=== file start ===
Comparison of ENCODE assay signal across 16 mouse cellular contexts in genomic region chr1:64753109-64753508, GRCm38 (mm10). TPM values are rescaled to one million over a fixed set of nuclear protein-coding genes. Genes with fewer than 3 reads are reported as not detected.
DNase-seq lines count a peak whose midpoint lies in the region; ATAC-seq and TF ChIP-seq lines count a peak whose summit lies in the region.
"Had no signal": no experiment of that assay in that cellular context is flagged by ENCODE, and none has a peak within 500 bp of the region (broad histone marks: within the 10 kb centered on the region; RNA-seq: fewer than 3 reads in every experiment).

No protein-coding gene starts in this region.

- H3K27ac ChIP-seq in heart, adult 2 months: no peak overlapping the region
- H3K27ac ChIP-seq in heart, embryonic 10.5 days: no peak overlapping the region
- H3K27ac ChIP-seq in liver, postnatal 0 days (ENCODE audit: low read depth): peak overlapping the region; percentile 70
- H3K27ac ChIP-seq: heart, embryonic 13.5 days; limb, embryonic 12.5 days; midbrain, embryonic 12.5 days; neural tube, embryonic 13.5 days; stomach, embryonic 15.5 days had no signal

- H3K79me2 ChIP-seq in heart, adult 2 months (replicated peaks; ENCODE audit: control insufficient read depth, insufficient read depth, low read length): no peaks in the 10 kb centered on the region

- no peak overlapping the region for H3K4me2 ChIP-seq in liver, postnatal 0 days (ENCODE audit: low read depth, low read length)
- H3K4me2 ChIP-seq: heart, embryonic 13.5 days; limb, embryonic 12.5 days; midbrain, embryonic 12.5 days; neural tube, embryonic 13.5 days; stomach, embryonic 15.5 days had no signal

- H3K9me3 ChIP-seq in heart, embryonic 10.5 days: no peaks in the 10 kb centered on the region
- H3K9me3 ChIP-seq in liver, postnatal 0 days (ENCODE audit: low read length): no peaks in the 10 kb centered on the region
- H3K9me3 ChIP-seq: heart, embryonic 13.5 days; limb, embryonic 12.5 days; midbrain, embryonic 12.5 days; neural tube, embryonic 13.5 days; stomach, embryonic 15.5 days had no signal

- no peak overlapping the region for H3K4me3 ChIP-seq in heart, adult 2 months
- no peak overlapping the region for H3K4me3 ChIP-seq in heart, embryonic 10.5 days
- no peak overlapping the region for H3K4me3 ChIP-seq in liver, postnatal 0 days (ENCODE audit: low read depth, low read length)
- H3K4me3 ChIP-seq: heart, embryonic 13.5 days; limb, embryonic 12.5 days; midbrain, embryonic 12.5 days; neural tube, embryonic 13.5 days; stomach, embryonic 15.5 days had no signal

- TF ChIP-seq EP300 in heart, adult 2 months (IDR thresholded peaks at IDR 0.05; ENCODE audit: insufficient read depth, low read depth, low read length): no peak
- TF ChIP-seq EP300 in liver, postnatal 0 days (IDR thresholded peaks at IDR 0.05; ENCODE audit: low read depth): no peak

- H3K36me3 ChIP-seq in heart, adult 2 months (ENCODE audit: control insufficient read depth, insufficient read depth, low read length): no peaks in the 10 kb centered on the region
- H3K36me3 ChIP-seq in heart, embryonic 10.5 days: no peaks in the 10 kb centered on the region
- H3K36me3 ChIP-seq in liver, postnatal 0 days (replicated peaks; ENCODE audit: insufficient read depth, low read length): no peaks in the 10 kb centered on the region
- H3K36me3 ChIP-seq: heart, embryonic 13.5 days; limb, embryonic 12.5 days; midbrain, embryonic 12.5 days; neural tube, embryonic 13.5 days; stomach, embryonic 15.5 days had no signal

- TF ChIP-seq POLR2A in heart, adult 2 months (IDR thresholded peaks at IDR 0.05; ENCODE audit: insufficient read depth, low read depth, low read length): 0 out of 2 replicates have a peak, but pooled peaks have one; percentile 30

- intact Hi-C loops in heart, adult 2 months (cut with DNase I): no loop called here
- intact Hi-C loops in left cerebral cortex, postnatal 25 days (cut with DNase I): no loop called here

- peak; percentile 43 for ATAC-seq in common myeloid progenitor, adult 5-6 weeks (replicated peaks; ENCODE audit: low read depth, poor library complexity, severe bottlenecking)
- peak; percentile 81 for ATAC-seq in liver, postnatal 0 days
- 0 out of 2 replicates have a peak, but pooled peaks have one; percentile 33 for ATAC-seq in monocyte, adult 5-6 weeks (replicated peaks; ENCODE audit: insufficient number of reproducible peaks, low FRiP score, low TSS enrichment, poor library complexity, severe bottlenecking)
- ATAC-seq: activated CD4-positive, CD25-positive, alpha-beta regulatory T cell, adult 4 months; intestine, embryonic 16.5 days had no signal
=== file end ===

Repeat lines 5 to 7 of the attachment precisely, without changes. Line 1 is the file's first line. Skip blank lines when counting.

- H3K27ac ChIP-seq in heart, adult 2 months: no peak overlapping the region
- H3K27ac ChIP-seq in heart, embryonic 10.5 days: no peak overlapping the region
- H3K27ac ChIP-seq in liver, postnatal 0 days (ENCODE audit: low read depth): peak overlapping the region; percentile 70